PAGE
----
Rep. Steve King’s (R-Iowa) comments on white supremacy and white nationalism have sparked a call by the Congressional Black Caucus (CBC) to kick him out of government altogether.
“If Republicans really believe these racist statements have no place in our government, then their party must offer more than shallow temporary statements of condemnation,” said, CBC Chairwoman Rep. Karen Bass (D-Calif.) in a statement.
“Instead, they must actually condemn Mr. King by removing him from his committee assignments so that he can no longer affect policies that impact the very people he has made it clear he disdains.”
King is facing fire for his comments, along with a sketchy history of racist remarks:
“White nationalist, white supremacist, Western civilization — how did that language become offensive?” King asked in an interview with The New York Times published on Thursday. “Why did I sit in classes teaching me about the merits of our history and our civilization?”
The backlash from previous comments has cost him campaign donations.
Bass said, “Republicans should make clear Mr. King is no longer welcomed in their party or Congress.”
“Anything less than these substantive actions is another tacit acceptance of racism from the Republican Party,” her statement continued.
“Like Donald Trump, Steve King has sought again and again to give comfort to white supremacists, something that should never be allowed in the halls of Congress or the Oval Office.”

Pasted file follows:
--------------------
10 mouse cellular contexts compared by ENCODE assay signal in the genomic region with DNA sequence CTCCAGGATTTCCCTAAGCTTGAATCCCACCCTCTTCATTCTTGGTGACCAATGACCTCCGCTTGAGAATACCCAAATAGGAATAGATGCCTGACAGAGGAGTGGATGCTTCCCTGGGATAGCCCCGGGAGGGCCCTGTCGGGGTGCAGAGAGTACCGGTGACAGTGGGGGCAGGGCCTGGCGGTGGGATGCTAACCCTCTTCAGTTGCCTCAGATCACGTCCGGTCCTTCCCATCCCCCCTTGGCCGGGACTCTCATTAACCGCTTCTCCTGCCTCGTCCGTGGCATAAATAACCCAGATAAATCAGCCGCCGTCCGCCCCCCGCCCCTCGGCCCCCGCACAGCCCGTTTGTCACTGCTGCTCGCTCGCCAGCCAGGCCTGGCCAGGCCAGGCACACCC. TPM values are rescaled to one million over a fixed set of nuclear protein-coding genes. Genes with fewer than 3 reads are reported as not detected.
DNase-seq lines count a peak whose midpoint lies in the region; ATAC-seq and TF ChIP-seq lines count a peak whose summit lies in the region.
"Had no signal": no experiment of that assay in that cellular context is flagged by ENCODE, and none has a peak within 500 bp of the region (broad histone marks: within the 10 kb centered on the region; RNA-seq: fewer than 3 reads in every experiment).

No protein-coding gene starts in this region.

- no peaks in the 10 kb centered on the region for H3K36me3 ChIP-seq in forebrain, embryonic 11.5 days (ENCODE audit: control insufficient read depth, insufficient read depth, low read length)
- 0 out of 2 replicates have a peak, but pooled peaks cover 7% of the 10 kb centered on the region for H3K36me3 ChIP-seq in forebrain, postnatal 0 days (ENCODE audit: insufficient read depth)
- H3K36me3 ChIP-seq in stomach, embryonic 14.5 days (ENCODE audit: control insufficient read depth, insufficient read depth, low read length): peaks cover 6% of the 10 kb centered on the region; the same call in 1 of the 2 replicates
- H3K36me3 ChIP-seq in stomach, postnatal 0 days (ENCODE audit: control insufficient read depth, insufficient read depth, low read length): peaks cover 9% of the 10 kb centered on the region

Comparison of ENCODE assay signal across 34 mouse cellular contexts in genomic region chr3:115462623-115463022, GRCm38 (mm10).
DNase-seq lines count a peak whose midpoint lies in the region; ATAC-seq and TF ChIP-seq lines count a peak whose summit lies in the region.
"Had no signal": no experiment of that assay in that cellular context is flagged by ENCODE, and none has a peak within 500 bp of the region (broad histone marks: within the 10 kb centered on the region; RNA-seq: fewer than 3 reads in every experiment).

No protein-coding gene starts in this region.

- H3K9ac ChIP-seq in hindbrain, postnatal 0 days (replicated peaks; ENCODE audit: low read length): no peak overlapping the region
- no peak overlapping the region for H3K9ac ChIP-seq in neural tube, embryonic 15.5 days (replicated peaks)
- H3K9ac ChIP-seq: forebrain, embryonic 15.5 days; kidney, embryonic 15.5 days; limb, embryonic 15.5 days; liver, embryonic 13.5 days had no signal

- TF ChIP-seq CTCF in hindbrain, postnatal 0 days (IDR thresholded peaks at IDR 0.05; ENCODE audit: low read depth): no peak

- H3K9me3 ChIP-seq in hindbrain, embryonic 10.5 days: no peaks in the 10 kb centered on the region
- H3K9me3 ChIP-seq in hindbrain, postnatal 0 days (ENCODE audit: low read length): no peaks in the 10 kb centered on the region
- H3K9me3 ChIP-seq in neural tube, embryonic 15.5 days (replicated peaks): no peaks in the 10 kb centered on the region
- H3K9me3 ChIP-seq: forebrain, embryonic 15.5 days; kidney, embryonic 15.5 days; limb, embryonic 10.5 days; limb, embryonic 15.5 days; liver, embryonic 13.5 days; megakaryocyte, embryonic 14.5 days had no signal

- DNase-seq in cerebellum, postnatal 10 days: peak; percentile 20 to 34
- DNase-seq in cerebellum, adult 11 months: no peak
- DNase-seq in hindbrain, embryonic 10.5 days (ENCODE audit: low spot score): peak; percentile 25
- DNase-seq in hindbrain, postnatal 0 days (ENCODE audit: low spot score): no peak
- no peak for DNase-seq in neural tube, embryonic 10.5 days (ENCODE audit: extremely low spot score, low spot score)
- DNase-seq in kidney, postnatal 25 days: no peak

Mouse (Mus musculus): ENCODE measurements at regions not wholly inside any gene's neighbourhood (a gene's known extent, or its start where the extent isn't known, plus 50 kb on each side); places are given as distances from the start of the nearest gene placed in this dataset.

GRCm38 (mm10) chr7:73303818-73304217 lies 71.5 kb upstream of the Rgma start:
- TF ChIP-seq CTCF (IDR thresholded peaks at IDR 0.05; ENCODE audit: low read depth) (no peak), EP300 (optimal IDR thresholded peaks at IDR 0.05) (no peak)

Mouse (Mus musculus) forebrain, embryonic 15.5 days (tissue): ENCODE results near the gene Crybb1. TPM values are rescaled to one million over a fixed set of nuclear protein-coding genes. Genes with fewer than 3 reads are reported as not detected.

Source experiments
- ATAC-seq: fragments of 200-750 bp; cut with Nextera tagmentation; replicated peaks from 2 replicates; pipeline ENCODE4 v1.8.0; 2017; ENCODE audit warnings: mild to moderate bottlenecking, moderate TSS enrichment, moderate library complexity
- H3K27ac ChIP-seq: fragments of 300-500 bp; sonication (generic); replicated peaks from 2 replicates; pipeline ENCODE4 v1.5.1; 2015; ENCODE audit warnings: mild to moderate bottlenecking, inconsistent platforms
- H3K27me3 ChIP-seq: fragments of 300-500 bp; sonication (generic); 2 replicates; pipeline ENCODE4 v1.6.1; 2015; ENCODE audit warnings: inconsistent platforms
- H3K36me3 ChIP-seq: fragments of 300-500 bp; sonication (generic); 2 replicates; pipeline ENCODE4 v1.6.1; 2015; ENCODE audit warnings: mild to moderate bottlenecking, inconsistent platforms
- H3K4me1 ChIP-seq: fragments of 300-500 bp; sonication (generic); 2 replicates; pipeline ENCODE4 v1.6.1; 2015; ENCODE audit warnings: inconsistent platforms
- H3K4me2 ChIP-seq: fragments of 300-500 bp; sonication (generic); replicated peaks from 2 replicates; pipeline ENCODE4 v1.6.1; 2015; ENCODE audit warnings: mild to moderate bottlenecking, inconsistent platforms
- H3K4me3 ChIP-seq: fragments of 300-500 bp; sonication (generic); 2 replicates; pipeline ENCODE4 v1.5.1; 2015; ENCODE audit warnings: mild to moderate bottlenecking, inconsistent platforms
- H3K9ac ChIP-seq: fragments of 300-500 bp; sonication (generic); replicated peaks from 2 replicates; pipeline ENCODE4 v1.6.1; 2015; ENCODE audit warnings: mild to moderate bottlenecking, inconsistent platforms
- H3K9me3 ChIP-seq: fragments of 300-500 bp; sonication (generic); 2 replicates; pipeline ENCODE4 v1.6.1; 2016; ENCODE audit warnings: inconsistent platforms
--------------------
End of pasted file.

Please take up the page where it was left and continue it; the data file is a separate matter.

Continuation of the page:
Fellow Iowa Republican and Sen. Joni Ernst tweeted a statement condemning King.
“I condemn Rep. Steve King’s comments on white supremacy; they are offensive and racist — and not representative of our state of Iowa. We are a great nation and this divisiveness is hurting everyone. We cannot continue down this path if we want to continue to be a great nation,” she wrote Saturday morning.
Sen. Tim Scott (R-S.C.), the only Black Republican in the Senate, wrote an op-ed as to why King’s comments make people think the Republican Party is racist.
It seems that Scott being a Republican is a conflict of interest for him. In November, he opposed Trump’s nomination of Thomas Farr to become a federal judge. Farr is an attorney who has supported voter suppression targeting Blacks.
King has not apologized for his remarks. Instead, he denied he was a white supremacist and said he regretted “the heartburn that has poured forth upon this Congress and this country and especially in my state and in my congressional district.”
He tried to clean up the comments with a remark that he is “simply a nationalist.”
He also blamed the media for the attention to his comments: “But the more you guys write about that stuff, then it becomes an issue.
This is the same man who tweeted that “Diversity is not our strength.”